Childe Harold

Childe Harold

makes pilgrimage throughout Europe for liberty and personal revelation. [Br. Lit.: “Childe Harold’s Pilgrimage” in Magill IV, 127–129]
See: Journey
References in classic literature ?
These are a few verses from one of the best known parts of Childe Harold.
Like his own Childe Harold, "With pleasure drugg'd he almost long'd for woe.
Childe Harold not unfrequently perches himself upon the mast-head of some luckless disappointed whale-ship, and in moody phrase ejaculates: -- Roll on, thou deep and dark blue ocean, roll
Byron frames the third canto of Childe Harold with autobiography, through an address to his daughter (stanzas 1-2, 115-18).
Ehrenbreitstein, or The Bright Stone of Honour and the Tomb of Marceau, from Byron's Childe Harold, represents the stone obelisk near Koblenz that forms the monument to the young French revolutionary hero, General Francois-Severin Marceau-Desgraviers, whose bravery in battle prompted a delegation from the opposing Austrian forces to join with the French in honouring him.
He wrote his most famous work, Childe Harold of Dysna (1933), in Minsk about a Jew in Weimar Berlin.
En su poema narrativo Las peregrinaciones de Childe Harold (1812-1818), George Gordon (Lord Byron) hizo una critica acerba contra Thomas Bruce (Lord Elgin) por la sustraccion de las metopas y los frisos del Partenon, en tanto que John Keats, en su soneto Al ver los marmoles Elgin, expreso su fascinacion por ellos.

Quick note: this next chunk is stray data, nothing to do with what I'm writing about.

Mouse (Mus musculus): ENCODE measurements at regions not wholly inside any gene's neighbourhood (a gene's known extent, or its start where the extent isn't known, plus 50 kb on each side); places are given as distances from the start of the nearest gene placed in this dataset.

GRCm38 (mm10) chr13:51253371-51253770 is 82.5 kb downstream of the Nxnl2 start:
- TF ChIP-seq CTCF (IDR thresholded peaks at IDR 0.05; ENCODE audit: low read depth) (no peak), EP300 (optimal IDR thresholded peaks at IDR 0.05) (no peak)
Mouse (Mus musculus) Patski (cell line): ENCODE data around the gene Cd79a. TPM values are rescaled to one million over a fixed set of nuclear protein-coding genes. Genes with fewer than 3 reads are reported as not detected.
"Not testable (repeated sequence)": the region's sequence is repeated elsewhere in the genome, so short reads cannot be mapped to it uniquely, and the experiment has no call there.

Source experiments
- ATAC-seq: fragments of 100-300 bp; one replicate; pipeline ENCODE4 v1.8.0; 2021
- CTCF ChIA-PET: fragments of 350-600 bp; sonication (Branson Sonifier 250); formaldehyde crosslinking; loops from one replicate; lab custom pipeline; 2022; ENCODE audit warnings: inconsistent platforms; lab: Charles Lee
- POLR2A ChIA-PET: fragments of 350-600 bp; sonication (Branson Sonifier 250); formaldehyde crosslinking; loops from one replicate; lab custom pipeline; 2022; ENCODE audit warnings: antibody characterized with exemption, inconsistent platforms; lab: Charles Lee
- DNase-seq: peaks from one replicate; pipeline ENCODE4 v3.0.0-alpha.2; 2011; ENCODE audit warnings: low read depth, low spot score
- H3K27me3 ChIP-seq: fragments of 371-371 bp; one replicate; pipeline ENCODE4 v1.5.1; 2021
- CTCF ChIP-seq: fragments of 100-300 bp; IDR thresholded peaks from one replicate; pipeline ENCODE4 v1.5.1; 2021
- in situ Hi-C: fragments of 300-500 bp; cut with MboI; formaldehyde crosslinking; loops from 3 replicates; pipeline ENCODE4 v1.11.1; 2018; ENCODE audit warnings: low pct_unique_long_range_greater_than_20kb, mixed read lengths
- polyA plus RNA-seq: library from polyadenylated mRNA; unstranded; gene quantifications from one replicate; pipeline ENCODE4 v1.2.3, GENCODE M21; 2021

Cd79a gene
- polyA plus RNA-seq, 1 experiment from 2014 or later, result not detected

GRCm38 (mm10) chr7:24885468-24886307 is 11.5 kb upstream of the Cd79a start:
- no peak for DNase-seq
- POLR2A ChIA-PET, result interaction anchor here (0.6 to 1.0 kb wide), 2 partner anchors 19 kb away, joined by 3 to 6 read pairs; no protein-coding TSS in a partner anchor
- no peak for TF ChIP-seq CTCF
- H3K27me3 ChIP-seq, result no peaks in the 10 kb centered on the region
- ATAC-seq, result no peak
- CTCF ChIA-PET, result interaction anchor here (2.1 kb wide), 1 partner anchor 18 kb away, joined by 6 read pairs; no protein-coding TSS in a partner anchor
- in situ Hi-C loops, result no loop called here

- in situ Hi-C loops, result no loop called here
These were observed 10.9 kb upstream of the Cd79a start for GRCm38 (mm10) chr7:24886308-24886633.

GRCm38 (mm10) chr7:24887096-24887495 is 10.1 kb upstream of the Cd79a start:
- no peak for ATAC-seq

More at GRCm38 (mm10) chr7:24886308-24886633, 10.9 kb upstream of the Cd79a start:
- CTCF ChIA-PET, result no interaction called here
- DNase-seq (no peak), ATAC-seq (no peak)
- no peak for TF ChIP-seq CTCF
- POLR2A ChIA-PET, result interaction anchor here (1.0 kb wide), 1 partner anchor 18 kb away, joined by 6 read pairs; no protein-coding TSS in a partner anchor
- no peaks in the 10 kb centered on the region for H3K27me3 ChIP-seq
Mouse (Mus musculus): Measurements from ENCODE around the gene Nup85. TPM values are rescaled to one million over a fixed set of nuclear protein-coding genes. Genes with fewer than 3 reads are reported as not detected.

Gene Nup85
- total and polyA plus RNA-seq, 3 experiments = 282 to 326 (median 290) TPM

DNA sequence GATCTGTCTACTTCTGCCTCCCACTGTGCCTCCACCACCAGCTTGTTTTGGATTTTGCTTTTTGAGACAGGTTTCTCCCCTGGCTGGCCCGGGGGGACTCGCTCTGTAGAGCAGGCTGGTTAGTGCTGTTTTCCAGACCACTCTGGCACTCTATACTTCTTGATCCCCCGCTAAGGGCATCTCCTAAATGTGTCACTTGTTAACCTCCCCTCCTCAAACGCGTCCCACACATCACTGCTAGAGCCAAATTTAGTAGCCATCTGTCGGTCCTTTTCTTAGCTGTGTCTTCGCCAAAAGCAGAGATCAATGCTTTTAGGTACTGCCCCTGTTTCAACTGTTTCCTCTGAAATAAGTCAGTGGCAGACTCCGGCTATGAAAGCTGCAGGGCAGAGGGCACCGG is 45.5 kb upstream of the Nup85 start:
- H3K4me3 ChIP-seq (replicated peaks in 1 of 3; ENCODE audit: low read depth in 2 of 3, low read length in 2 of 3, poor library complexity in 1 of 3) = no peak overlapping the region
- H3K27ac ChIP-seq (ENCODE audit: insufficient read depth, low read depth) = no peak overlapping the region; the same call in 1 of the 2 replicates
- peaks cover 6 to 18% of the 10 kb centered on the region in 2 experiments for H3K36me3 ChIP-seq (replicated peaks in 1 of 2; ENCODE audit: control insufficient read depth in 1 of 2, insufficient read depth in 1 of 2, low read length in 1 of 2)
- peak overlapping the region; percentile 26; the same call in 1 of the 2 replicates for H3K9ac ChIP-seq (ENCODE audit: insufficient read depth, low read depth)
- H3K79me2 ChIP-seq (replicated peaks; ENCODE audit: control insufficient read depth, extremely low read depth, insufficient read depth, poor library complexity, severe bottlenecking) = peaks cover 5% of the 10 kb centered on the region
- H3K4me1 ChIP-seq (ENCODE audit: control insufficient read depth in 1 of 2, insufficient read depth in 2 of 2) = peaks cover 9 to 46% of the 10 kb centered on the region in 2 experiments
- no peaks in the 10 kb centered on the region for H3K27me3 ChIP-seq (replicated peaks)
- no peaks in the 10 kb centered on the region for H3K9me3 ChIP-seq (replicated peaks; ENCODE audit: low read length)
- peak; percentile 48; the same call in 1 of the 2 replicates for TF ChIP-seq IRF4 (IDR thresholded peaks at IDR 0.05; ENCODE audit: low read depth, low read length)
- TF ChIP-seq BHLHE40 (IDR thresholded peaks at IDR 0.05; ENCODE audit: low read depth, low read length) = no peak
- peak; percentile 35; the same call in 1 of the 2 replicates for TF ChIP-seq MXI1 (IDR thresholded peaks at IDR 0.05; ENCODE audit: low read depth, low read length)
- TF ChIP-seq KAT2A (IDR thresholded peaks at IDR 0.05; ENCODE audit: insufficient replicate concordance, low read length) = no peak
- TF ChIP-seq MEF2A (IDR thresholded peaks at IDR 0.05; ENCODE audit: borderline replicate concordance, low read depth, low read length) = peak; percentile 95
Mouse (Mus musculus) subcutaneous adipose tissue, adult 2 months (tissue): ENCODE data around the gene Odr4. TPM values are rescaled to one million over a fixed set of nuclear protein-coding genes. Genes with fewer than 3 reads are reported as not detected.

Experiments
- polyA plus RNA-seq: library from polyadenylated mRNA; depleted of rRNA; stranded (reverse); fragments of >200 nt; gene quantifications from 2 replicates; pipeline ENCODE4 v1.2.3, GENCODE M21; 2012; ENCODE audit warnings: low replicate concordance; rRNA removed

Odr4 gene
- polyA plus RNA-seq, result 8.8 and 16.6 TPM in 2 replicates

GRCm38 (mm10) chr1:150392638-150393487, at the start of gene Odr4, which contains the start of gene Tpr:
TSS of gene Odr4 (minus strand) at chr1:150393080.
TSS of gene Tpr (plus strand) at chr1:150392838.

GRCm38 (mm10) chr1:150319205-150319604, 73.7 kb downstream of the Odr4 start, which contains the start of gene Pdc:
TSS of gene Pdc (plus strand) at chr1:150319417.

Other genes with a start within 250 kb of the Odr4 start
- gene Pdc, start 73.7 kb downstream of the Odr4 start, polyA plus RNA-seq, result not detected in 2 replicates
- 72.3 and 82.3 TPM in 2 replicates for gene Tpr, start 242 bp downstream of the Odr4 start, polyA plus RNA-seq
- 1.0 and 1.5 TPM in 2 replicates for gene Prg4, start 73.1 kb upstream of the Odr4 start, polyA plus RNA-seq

20, 1809), Cam Hobhouse reports that pederasty was openly practiced among the Albanians, and Lord Byron includes in his Childe Harold an Albanian song with pederastic themes, suppressed at publication.
But the order in which Childe Harold and Pride and Prejudice were composed does not correspond with their March 1812--January 1813 order of publication.
While Byron collaborated on or wrote in their entirety several texts on biblical and/or historical themes that would have readily attracted the notice of Jewish intellectuals and literati--most notably, Hebrew Melodies (1815), Cain (1821), and Heaven and Earth (1821)--translators did not limit themselves to these three texts, but also translated Canto 1 of Childe Harold (1812), The Prisoner of Chilton (1816), Mazeppa (1816), Darkness (1816), and Manfred (1817).
While Byron rouses the ethical posturing of the average English reader in this scene, in his notes to Childe Harold he condemns the hypocrisy of the westerner so anxious to condemn the Oriental while overlooking his own unflattering state of affairs at home:
Hebrew-Melodies is the poem most frequently translated or allegorized, but the other poems repeatedly taken up have been Childe Harold (Canto I, 1812), The Prisoner of Chillon (1816), Darkness (1816), Manfred (1817), Mazeppa (1819), Cain (1821), and Heaven and Earth (1821).